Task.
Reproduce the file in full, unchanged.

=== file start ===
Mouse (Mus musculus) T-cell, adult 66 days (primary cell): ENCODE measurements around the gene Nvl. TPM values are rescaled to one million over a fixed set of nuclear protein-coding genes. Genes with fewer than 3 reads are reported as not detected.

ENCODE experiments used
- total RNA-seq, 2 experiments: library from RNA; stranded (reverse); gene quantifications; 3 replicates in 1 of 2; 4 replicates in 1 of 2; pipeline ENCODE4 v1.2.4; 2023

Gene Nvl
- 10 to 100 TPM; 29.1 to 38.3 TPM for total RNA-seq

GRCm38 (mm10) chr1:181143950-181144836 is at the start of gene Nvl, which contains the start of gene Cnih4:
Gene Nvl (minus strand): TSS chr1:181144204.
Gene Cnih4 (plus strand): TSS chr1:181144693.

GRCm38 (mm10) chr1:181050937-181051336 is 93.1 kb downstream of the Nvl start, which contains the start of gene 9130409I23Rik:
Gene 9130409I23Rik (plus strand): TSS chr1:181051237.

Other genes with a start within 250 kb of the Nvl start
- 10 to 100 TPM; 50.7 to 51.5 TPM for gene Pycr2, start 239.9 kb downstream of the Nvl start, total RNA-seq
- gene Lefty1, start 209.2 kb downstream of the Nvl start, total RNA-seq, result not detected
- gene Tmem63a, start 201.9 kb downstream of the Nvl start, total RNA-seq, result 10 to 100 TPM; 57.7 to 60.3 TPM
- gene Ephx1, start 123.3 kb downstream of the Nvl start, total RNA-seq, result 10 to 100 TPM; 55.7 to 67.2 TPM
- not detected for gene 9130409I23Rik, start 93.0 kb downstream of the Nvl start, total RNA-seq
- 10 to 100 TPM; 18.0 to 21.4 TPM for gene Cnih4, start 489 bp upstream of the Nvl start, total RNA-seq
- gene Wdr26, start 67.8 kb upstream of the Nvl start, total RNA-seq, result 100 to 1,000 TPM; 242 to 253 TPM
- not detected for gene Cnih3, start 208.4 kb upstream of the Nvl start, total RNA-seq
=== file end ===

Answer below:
Mouse (Mus musculus) T-cell, adult 66 days (primary cell): ENCODE measurements around the gene Nvl. TPM values are rescaled to one million over a fixed set of nuclear protein-coding genes. Genes with fewer than 3 reads are reported as not detected.

ENCODE experiments used
- total RNA-seq, 2 experiments: library from RNA; stranded (reverse); gene quantifications; 3 replicates in 1 of 2; 4 replicates in 1 of 2; pipeline ENCODE4 v1.2.4; 2023

Gene Nvl
- 10 to 100 TPM; 29.1 to 38.3 TPM for total RNA-seq

GRCm38 (mm10) chr1:181143950-181144836 is at the start of gene Nvl, which contains the start of gene Cnih4:
Gene Nvl (minus strand): TSS chr1:181144204.
Gene Cnih4 (plus strand): TSS chr1:181144693.

GRCm38 (mm10) chr1:181050937-181051336 is 93.1 kb downstream of the Nvl start, which contains the start of gene 9130409I23Rik:
Gene 9130409I23Rik (plus strand): TSS chr1:181051237.

Other genes with a start within 250 kb of the Nvl start
- 10 to 100 TPM; 50.7 to 51.5 TPM for gene Pycr2, start 239.9 kb downstream of the Nvl start, total RNA-seq
- gene Lefty1, start 209.2 kb downstream of the Nvl start, total RNA-seq, result not detected
- gene Tmem63a, start 201.9 kb downstream of the Nvl start, total RNA-seq, result 10 to 100 TPM; 57.7 to 60.3 TPM
- gene Ephx1, start 123.3 kb downstream of the Nvl start, total RNA-seq, result 10 to 100 TPM; 55.7 to 67.2 TPM
- not detected for gene 9130409I23Rik, start 93.0 kb downstream of the Nvl start, total RNA-seq
- 10 to 100 TPM; 18.0 to 21.4 TPM for gene Cnih4, start 489 bp upstream of the Nvl start, total RNA-seq
- gene Wdr26, start 67.8 kb upstream of the Nvl start, total RNA-seq, result 100 to 1,000 TPM; 242 to 253 TPM
- not detected for gene Cnih3, start 208.4 kb upstream of the Nvl start, total RNA-seq